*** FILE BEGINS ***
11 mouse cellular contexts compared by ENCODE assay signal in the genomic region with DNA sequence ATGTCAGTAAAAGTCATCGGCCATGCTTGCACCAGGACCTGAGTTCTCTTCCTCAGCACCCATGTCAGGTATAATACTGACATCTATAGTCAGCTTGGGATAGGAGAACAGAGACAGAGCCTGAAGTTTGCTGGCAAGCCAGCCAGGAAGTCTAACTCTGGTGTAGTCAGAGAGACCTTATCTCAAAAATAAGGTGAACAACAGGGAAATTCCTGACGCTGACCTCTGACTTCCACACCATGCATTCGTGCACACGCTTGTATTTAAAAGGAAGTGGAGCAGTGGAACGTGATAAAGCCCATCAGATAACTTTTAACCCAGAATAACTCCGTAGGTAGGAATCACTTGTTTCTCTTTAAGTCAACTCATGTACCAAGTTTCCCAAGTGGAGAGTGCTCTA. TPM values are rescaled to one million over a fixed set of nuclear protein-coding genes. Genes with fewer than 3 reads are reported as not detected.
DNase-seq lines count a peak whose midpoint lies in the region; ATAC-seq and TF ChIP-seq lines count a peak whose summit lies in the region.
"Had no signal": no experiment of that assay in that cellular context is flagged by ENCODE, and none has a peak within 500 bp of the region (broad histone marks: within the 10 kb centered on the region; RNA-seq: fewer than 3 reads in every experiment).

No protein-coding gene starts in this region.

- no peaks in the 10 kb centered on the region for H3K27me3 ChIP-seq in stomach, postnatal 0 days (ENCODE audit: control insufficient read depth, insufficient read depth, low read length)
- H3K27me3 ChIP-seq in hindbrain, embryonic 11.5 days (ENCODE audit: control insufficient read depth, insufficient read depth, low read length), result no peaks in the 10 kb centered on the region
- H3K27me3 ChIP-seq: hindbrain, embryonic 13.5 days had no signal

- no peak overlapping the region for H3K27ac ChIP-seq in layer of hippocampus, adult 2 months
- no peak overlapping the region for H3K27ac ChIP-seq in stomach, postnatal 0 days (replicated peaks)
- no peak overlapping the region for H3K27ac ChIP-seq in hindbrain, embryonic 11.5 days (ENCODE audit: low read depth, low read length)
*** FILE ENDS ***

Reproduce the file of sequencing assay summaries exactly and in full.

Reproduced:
11 mouse cellular contexts compared by ENCODE assay signal in the genomic region with DNA sequence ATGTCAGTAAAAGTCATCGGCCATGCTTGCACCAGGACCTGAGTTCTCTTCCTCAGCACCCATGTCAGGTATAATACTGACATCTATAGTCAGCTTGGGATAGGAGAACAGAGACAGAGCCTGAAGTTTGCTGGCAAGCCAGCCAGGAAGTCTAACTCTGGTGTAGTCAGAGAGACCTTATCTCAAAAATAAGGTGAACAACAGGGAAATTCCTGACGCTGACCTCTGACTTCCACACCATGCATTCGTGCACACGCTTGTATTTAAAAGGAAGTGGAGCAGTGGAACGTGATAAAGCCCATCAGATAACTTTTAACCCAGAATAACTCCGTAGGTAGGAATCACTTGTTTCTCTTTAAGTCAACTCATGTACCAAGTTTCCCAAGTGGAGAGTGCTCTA. TPM values are rescaled to one million over a fixed set of nuclear protein-coding genes. Genes with fewer than 3 reads are reported as not detected.
DNase-seq lines count a peak whose midpoint lies in the region; ATAC-seq and TF ChIP-seq lines count a peak whose summit lies in the region.
"Had no signal": no experiment of that assay in that cellular context is flagged by ENCODE, and none has a peak within 500 bp of the region (broad histone marks: within the 10 kb centered on the region; RNA-seq: fewer than 3 reads in every experiment).

No protein-coding gene starts in this region.

- no peaks in the 10 kb centered on the region for H3K27me3 ChIP-seq in stomach, postnatal 0 days (ENCODE audit: control insufficient read depth, insufficient read depth, low read length)
- H3K27me3 ChIP-seq in hindbrain, embryonic 11.5 days (ENCODE audit: control insufficient read depth, insufficient read depth, low read length), result no peaks in the 10 kb centered on the region
- H3K27me3 ChIP-seq: hindbrain, embryonic 13.5 days had no signal

- no peak overlapping the region for H3K27ac ChIP-seq in layer of hippocampus, adult 2 months
- no peak overlapping the region for H3K27ac ChIP-seq in stomach, postnatal 0 days (replicated peaks)
- no peak overlapping the region for H3K27ac ChIP-seq in hindbrain, embryonic 11.5 days (ENCODE audit: low read depth, low read length)